I hereby certify that the foregoing agreement was explained by me to the Indians, and that it was fully understood by them before signing, and that I witnessed the signatures of the Indians thereto.

William T. Selwyn, Interpreter.

Yankton Agency, S. Dak., October 7, 1899.

We hereby certify that we witnessed the signatures of Indians Inspector James McLaughlin and the two hundred and fifty-four (254) male adult Indians to the foregoing agreement.

James Brown, Agency Farmer.
Peter St. Pierre, Additional Farmer.

Yankton Agency, S. Dak., October 7, 1899.

I certify that the total number of male adult Indians over eighteen (18) years of age, belonging to the Yankton Agency, South Dakota, is four hundred and eighty (480), of whom two hundred and fifty-four (254) have signed the foregoing agreement, which constitute a majority of the male adult Indians of Yankton Agency.

John W. Harding,
United States Indian Agent.

Yankton Agency, S. Dak., October 7, 1899.

I certify that the official record of the Yankton Indian Agency, South Dakota, show four hundred and eighty (480) male adult Indians over eighteen years of age belonging to the Yankton Agency, two hundred and fifty-four (254) of whom have duly signed the foregoing agreement, being fourteen (14) more than one-half of the male adult Indians of Yankton Agency.

James McLaughlin,
United States Indian Inspector.

Yankton Agency, S. Dak., October 7, 1899.

We, the undersigned members of the Yankton Sioux tribes of Indians, belonging to Yankton Agency, S. Dak., constituting a committee of said tribe in negotiations with James McLaughlin, United States Indian inspector, for cession by us to the United States of the Pipestone Reservation, in Pipestone County, State of Minnesota, do hereby certify that the agreement entered into by us, and dated October 2, 1899, was fully understood by us, and also by the Indians who signed said agreement, and that the signatures of the Indians to said agreement were of their own free will, without intimidation, promises of future reward, or any undue influence.

F.T. Brunot.
S.S. De Fond.
John Omaha.
David Simmons.
Peter St. Pierre.
William T. Selwyn.
C.H. Bonnin,

Yankton Agency, S. Dak., October 7, 1899.

Memorandum of certain claims of the Yankton Sioux Indians prepared by their committee and handed by said committee to James McLaughlin, United States Indian inspector, for transmittal by him with his report to the Secretary of the Interior, in his negotiations with said Yanktons for cession to the United States of the pipestone quarry, in the State of Minnesota.

Claim I.—Under section 3, chapter 240 (26 Statutes, 764), the United States erected on the Pipestone Reservation, then the property of the Yankton Sioux tribe of Indians, certain buildings for school purposes, in opposition to the protests and contrary to the wishes of said Indians, which reservation the United States has unlawfully occupied ever since, and more especially since the conclusion of an agreement with the said tribe on the 31st day of December, 1892, and ratified by Congress August 15, 1894, in which agreement the said reservation is conceded to be and to have been the exclusive property in fee simple of said tribe. The said tribe, therefor, claim to have been damaged and aggrieved to the extent of twenty-five thousand dollars ($25,000).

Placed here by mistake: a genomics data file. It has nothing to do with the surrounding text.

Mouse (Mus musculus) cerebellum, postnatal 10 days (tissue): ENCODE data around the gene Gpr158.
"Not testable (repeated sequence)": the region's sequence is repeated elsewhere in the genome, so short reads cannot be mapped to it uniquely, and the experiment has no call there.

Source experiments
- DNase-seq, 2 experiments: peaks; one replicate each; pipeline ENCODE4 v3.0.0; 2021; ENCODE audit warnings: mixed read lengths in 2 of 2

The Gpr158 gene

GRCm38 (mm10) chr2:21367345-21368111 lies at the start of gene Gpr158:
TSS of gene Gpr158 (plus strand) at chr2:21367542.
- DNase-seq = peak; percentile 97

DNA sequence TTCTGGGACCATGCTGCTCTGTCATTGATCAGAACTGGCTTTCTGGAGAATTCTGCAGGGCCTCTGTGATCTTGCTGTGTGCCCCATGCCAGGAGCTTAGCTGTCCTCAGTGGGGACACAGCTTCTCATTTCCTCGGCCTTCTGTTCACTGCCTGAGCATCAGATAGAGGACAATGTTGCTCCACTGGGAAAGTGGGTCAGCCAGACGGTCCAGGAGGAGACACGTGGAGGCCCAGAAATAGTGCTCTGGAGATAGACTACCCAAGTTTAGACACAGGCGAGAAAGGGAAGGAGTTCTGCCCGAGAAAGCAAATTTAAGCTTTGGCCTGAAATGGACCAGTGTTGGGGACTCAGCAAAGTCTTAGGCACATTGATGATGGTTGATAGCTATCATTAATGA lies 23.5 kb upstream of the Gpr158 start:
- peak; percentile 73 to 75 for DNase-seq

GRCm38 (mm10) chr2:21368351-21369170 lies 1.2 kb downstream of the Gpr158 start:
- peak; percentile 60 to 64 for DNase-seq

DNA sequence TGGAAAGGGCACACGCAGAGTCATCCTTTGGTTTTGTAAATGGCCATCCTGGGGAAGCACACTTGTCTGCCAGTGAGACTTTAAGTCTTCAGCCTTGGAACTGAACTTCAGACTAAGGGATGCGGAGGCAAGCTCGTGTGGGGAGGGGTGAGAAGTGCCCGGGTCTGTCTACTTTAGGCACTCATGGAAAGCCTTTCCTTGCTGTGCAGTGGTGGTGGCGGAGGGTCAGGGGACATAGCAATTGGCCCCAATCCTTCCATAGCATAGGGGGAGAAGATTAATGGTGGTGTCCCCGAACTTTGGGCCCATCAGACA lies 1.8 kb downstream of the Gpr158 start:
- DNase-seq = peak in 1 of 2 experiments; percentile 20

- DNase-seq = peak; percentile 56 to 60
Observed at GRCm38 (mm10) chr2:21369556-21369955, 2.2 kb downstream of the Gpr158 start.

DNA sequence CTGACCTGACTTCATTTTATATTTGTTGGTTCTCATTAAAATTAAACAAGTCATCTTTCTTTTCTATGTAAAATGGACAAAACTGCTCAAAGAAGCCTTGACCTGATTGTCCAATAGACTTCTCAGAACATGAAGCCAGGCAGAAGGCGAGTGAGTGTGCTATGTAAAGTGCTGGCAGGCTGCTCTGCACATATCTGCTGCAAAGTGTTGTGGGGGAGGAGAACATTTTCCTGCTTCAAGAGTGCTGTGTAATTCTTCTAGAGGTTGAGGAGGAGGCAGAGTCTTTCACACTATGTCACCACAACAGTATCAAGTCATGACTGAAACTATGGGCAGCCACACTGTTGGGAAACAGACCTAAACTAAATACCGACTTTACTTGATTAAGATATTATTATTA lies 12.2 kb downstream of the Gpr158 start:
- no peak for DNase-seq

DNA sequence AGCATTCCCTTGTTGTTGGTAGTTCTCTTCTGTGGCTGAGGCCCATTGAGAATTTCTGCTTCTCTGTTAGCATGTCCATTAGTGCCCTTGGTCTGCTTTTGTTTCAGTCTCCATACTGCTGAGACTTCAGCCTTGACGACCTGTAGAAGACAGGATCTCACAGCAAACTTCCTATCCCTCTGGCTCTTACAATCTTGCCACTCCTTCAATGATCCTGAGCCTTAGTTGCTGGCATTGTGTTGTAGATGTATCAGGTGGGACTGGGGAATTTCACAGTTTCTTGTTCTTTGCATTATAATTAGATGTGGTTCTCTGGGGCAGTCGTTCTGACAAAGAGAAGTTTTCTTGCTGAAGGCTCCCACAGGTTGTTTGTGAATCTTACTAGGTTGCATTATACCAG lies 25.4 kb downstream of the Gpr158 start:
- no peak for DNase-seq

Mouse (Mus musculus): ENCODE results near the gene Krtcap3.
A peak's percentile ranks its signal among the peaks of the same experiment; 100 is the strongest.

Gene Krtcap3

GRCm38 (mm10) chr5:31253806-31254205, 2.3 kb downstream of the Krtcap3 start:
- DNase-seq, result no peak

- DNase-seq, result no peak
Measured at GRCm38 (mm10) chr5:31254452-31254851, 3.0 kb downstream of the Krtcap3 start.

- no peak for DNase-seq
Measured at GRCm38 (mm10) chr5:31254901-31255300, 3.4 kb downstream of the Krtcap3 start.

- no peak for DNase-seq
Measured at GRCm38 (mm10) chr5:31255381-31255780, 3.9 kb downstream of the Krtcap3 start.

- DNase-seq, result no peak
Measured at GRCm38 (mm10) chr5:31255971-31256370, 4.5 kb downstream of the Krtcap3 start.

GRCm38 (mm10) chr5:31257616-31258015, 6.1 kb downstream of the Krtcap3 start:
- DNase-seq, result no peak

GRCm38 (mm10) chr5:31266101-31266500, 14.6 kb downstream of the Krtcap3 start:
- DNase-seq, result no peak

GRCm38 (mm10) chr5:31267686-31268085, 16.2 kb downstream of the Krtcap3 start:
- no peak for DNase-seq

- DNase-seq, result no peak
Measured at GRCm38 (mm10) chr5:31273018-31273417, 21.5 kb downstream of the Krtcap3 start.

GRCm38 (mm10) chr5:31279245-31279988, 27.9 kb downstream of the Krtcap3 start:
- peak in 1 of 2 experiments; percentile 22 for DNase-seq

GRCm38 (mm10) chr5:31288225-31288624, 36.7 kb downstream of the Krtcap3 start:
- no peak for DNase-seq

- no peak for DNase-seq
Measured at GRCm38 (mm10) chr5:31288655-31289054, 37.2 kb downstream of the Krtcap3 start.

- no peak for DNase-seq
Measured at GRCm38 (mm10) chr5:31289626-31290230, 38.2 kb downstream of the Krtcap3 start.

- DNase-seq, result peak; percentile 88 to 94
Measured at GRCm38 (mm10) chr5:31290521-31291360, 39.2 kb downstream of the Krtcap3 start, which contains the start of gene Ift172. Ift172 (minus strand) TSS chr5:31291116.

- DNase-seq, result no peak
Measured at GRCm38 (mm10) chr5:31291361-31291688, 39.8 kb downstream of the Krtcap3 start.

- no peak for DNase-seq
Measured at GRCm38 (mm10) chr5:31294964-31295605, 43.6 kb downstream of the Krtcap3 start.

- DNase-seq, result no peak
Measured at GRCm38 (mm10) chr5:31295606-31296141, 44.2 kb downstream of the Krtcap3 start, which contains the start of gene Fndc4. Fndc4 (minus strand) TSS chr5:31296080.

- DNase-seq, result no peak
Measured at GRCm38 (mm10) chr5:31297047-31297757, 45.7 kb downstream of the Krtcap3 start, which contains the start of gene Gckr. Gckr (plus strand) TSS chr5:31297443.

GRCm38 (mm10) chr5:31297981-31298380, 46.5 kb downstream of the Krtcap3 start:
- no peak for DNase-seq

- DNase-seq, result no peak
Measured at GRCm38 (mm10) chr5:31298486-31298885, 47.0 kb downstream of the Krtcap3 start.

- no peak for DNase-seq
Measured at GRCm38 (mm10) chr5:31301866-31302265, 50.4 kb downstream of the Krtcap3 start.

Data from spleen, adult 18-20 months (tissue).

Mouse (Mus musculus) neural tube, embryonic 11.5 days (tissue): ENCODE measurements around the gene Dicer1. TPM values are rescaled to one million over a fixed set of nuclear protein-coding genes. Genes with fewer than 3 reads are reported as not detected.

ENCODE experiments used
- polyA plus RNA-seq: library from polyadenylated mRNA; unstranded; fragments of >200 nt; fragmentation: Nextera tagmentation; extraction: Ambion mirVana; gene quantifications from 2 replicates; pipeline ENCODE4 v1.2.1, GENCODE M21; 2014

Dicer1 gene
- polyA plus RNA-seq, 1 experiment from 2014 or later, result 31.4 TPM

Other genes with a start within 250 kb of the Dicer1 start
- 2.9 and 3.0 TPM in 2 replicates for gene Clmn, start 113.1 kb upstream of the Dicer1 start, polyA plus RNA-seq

Claim II.— Reimbursement under Article IV of the treaty proclaimed February 24, 1831, by and between the United States and the confederated tribes of Sacs and Foxes, Medawakanton, Wahpekute, Wahpeton and Sisseton bands or tribes of Sioux and others, fifteen hundred dollars ($1,500) with interest at the rate of 5 per cent per annum from said date, viz, February 24, 1831.

Claim III.—We ask for a full and thorough investigation of our claims against the hostile bands of Santees, Medawakanton, Wahpekute, Sisseton and Wahpeton for horses and cattle stolen and killed by said Santees, and for the destruction of other property during the Minnesota Indian War, and that we be indemnified for same.

Claim IV.—For ponies and horses taken from us by the military authorities in 1876, also, as provided in the provisions of Article V of a treaty proclaimed February 6, 1826, to be reimbursed by the Government of cattle and horses stole from members of our tribe by citizens of the United States.

Claim V.—That the surviving members and their heirs, who received money, annuities, etc., under various treaties with the Minnesota Sioux prior to the Santee outbreak of 1862, and are now members of the Yankton tribe under existing treaties, receive their share of money from the bands to which they formerly belonged if such annuities, which were confiscated, should be restored.

Claim VI.—We respectfully pray that hereafter all money derived from leases that shall be made by the members of the Yankton Sioux tribe of Indians to be paid to them annually in advance by the United States Indian agent upon his approval of the lease, instead of the agent being required to deposit the money in a United States depository and await Department approval of lease before we receive our lease money, as at present.

Claim VII.—We request that hereafter members of the Yankton Sioux tribe of Indians shall not be charged for material furnished or work done for them at the agency shops, maintenance of same having been guaranteed to us by the Government under our treaty of 1858.

F.T. Brunot,
S.C. De Fond,
C.H. Bonnin,
Peter St. Pierre,
W.T. Selwyn,
John Omaha,
David Simmons,
John Feather,
Yankton Indian Committee.

Yankton Agency, S. Dak., October 2, 1899.